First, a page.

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Scrutinise leaders, advises Lungu

President Edgar Lungu (right) greets service chiefs on arrival at Matsapha International Airport in Swaziland on Friday, September 1,2017. PICTURE BY SALIM HENRY/STATE HOUSE ©2017

NANCY SIAME and CHOMBA MUSIKA, Lusaka
ZAMBIANS should scrutinise leadership credentials of politicians aspiring to rule Zambia but go to foreign lands to discredit the same country they aspire to lead, President Lungu has said.

The President says Zambians should be patriotic and discuss whatever issues they have within their country and not from foreign states.
He was speaking to journalists at Kenneth Kaunda International Airport yesterday shortly before he left for Swaziland, where he will be guest of honour at the monarch’s international trade fair today.  
“People will judge for themselves.  The Bembas say ‘ubufumu buchindika abene’,” (loosely meaning leadership respects itself) he said.
President Lungu was commenting on United Party for National Development leader Hakainde Hichilema’s attacks on Zambia’s leadership, the Judiciary and the Legislature on Thursday in South Africa.
The head of State said Zambians should respect the sovereignty of the country.
“If you don’t respect the sovereignty of your country, no one will respect you,” he said.
Mr Hichilema, in the company of South Africa’s Democratic Alliance leader Mmusi Maimane, alleged that the Judiciary was controlled by the Executive and also made reference to some of his party members who were acquitted by the courts of law.
UPND vice-president Geoffrey Mwamba, party members Sylvia Masebo and Obvious Mwaliteta and others have recently been acquitted by the courts of law but Mr Hichilema sees no independence in the Judiciary.
Asked about where the attacks leave dialogue between him and Mr Hichilema, President Lungu wondered whether goodwill dialogue could take place in such an environment.
President Lungu, however, said he is ready to dialogue with anyone who wants to meet him on issues of governance and how to bring harmony in the country.
Meanwhile, Zambia Centre for Interparty Dialogue executive director Monica Kanjimana said it is disappointing and saddening that Mr Hichilema can denounce the Judiciary.
“It’s very sad that Mr Hichilema decided to go abroad to denounce the Judiciary instead of airing his grievances through established channels in Zambia.
“We are very disappointed that the opposition leader, who was barely three days ago at church promising to dialogue and promote reconciliation, decided to go to another country to say the opposite.
“We are strongly opposed to his behaviour of disparaging state institutions, especially using international media platforms.
“Our leaders should learn to use home-grown solutions for their problems. Mr Hichilema should have quietly confided in various stakeholders here in Zambia before going abroad. He must have confidence in our state institutions,” Ms Kanjimana said.
And South African Broadcasting Corporation (SABC) analyst on African Affairs Izak Khomo has condemned politics being practised by Mr Hichilema and South Africa’s opposition Democratic Alliance leader Mmusi Maimane.
Mr Khomo, a journalist, accused the two opposition leaders of being pawns of imperialist forces in Africa.
He said on Thursday during an interview on SABC that institutions of democracy in Zambia are intact, contrary to Mr Hichilema and Mr Maimane’s assertions that they are under a dictatorship.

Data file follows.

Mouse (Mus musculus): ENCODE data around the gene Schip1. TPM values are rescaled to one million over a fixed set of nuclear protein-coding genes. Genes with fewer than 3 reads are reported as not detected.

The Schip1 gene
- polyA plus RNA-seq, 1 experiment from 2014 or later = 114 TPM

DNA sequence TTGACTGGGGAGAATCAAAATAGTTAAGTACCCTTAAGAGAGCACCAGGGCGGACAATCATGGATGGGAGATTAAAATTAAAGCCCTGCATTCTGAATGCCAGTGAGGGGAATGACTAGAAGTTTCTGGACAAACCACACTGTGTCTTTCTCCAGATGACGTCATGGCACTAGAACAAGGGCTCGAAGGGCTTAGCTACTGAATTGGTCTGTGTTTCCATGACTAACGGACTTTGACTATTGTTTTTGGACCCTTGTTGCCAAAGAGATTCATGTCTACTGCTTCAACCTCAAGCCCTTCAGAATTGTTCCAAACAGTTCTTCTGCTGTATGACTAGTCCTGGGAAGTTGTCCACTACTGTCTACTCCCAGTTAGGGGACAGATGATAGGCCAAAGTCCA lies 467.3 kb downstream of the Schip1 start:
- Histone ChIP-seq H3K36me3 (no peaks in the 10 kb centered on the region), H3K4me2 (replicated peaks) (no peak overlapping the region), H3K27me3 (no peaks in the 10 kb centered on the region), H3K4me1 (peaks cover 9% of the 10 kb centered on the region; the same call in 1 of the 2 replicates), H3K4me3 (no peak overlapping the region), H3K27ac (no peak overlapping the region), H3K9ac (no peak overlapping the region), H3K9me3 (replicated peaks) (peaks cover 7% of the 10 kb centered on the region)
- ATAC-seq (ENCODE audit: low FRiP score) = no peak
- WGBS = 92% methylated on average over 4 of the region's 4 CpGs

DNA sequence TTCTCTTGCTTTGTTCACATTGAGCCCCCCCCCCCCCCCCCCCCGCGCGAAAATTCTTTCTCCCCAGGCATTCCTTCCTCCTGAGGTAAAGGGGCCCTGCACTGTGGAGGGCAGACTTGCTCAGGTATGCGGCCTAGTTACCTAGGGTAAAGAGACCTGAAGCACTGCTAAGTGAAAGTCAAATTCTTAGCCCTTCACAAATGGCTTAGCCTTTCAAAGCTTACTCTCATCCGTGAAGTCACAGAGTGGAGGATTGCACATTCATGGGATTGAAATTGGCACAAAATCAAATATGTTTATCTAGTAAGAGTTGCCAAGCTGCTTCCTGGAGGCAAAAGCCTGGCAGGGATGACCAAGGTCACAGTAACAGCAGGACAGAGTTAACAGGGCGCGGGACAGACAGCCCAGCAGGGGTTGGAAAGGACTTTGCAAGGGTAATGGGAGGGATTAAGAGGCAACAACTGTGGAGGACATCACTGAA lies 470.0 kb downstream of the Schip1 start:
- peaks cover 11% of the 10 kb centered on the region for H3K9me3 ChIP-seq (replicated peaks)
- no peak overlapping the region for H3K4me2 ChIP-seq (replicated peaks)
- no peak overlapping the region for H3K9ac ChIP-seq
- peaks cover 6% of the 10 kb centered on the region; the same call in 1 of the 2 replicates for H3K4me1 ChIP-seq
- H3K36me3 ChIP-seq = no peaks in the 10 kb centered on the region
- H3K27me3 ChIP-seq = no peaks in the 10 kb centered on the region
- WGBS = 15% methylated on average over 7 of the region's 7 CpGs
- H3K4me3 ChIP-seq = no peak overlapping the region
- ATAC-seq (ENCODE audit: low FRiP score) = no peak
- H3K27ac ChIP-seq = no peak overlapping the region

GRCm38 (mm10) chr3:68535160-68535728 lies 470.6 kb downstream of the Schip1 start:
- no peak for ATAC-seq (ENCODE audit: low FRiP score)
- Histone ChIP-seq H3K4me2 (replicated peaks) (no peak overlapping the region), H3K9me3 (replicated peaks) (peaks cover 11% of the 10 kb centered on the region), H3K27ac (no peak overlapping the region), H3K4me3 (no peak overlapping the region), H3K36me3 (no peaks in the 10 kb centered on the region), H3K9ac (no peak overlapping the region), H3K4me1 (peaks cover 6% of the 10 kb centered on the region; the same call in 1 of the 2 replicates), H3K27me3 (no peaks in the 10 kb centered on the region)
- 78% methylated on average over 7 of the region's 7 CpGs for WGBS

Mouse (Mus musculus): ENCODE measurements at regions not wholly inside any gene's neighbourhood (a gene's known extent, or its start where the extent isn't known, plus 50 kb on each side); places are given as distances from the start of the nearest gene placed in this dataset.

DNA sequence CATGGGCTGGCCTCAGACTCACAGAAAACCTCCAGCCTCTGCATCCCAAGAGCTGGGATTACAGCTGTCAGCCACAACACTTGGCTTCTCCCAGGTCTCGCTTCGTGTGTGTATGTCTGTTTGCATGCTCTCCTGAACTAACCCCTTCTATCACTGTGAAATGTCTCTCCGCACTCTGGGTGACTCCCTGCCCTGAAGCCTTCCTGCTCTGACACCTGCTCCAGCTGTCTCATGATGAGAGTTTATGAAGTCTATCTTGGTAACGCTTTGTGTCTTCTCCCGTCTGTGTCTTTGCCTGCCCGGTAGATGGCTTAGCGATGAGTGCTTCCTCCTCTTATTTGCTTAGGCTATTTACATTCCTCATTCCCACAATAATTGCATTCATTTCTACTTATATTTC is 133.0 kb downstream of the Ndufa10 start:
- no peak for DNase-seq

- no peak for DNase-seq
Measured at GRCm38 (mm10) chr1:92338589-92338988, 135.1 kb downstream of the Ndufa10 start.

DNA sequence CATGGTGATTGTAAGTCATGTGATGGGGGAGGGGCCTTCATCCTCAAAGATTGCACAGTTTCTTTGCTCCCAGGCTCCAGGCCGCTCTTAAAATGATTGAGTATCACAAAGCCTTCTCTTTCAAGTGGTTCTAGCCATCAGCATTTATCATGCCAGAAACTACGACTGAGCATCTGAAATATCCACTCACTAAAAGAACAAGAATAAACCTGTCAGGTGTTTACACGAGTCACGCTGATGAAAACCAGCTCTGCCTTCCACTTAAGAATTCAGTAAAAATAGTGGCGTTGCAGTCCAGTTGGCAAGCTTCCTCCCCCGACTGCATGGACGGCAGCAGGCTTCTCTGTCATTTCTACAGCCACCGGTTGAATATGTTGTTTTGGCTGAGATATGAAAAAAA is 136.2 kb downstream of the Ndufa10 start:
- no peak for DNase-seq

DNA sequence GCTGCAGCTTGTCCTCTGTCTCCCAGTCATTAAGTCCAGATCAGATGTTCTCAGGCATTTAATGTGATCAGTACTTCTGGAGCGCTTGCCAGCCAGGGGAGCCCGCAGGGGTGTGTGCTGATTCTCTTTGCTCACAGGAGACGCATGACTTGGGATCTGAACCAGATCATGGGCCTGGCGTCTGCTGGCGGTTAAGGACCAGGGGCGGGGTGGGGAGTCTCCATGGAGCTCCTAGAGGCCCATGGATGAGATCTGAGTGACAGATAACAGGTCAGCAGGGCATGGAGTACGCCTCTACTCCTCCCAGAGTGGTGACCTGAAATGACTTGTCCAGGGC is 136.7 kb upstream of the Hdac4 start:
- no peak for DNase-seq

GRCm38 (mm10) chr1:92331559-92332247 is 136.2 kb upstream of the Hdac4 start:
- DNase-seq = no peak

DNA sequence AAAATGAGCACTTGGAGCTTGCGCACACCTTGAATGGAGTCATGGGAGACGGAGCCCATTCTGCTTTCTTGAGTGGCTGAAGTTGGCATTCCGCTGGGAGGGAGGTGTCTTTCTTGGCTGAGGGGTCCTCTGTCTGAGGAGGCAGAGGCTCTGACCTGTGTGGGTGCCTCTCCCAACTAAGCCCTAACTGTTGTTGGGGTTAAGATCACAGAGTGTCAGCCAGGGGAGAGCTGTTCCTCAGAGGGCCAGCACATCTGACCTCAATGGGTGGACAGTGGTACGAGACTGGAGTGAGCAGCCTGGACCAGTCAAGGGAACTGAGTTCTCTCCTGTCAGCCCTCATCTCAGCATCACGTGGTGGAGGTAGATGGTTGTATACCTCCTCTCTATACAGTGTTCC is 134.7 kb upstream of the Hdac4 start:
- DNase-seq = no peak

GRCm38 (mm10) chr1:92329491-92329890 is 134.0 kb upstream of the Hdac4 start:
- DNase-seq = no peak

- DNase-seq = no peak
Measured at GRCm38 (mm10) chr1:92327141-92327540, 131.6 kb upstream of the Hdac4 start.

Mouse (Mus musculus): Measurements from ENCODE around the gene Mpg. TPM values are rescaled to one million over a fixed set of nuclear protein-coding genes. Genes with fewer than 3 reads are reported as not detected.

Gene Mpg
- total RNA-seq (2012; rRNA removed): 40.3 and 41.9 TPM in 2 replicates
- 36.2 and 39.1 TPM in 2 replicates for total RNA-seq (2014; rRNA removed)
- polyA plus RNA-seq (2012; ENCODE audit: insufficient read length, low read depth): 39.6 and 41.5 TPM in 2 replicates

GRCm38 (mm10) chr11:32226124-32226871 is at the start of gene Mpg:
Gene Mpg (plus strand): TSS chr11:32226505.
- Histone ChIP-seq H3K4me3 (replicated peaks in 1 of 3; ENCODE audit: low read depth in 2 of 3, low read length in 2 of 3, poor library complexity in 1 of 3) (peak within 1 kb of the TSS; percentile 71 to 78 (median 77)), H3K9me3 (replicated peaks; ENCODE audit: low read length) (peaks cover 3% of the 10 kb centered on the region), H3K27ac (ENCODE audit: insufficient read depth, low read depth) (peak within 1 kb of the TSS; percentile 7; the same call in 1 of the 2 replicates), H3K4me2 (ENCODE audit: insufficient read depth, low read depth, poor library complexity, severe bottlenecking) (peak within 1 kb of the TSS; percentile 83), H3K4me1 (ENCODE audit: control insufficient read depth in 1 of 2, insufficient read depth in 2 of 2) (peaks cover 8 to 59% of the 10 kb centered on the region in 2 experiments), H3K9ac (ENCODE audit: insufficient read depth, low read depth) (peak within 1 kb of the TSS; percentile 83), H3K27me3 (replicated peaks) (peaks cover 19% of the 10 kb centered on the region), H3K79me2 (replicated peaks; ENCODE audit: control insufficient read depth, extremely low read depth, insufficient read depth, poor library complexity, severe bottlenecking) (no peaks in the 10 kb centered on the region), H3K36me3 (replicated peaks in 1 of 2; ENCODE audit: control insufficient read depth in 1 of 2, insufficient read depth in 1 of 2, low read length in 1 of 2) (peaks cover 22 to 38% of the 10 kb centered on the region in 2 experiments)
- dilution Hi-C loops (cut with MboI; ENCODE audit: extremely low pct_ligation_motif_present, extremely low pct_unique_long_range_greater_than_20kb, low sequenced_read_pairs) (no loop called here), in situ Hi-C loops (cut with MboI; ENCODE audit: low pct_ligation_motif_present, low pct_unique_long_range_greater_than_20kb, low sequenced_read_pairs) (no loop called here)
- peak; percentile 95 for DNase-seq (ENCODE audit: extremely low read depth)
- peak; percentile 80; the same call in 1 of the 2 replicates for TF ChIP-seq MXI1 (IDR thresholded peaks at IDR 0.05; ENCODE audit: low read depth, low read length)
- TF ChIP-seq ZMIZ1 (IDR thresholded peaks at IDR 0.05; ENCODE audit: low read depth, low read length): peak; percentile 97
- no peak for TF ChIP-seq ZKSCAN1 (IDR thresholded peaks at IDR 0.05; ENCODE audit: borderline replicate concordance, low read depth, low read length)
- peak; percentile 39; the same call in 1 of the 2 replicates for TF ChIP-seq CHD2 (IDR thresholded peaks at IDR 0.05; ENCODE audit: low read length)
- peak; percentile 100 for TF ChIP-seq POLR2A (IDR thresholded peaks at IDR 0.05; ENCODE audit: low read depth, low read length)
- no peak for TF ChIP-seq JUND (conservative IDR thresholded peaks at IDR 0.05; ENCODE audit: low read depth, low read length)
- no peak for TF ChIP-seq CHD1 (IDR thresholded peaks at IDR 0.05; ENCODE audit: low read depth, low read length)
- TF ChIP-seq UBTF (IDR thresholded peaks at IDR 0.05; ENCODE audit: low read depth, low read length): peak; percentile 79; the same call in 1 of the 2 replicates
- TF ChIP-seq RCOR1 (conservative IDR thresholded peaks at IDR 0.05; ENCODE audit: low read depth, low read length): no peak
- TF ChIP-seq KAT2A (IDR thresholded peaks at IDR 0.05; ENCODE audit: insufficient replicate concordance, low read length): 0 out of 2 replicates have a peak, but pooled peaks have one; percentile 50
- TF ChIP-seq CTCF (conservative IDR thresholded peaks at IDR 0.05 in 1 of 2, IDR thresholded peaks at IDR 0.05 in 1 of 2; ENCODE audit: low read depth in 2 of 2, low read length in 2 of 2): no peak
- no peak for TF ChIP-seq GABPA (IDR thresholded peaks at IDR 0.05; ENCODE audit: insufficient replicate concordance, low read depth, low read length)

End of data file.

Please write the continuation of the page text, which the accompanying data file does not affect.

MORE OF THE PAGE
Zambia’s High Commissioner to South Africa Emmanuel Mwamba advised Mr Hichilema to be patriotic and stop tarnishing Zambia’s image abroad.
Mr Mwamba said on Thursday when he featured on South Africa’s eNCA television station that the Zambian mission will not sit idly by and watch Mr Hichilema discredit Zambia.
University of Zambia lecturer, researcher and political analyst Alex Ng’oma said Mr Hichilema has “shot himself in the foot” by denouncing the Judiciary.
“Mr Hichilema’s behaviour risks jeopardising the peace and dialogue gains we have achieved so far. The international community will laugh at us because of his unpatriotic utterances. He leaves us wondering whether he is really committed to promoting dialogue or not,” he said.
Southern African Centre for the Constructive Resolution of Disputes executive director Boniface Chembe said there is need for the Commonwealth and Government to expedite the dialogue between Mr Hichilema and President Lungu.
“All Zambians are expected to be patriotic and the awaited dialogue must be convened to prevent these issues,” Mr Chembe said.
Foundation for Democratic Process executive director Chimfwembe Mwenge said Mr Hichilema has a mandate to uphold patriotism and it was wrong for him to demean State institutions.
Patriotic Front media director Sunday Chanda said it is sad that Mr Hichilema chose to go to a foreign country to speak ill of Zambia, which he claims to love.
Mr Chanda said in a statement that UPND members should be wary of Mr Hichilema’s “self-serving” leadership style.
PF member Edwin Lifwekelo said it is hypocritical and unfair for Mr Hichilema to accuse President Lungu of being a dictator.
Former UPND vice-president Canisius Banda said it is unfortunate that Mr Hichilema chose to discredit the country he aspires to lead.
Dr Banda said politicians and all Zambians must be goodwill ambassadors and market the country instead of speaking ill of it.
New Congress Party president Peter Chanda said Mr Hichilema’s behaviour is a clear indication that cannot be entrusted with the Presidency.
MMD spokesperson Raphael Nakacinda said Mr Hichilema has exhibited high levels of political immaturity by disparaging State institu-tions in foreign land.

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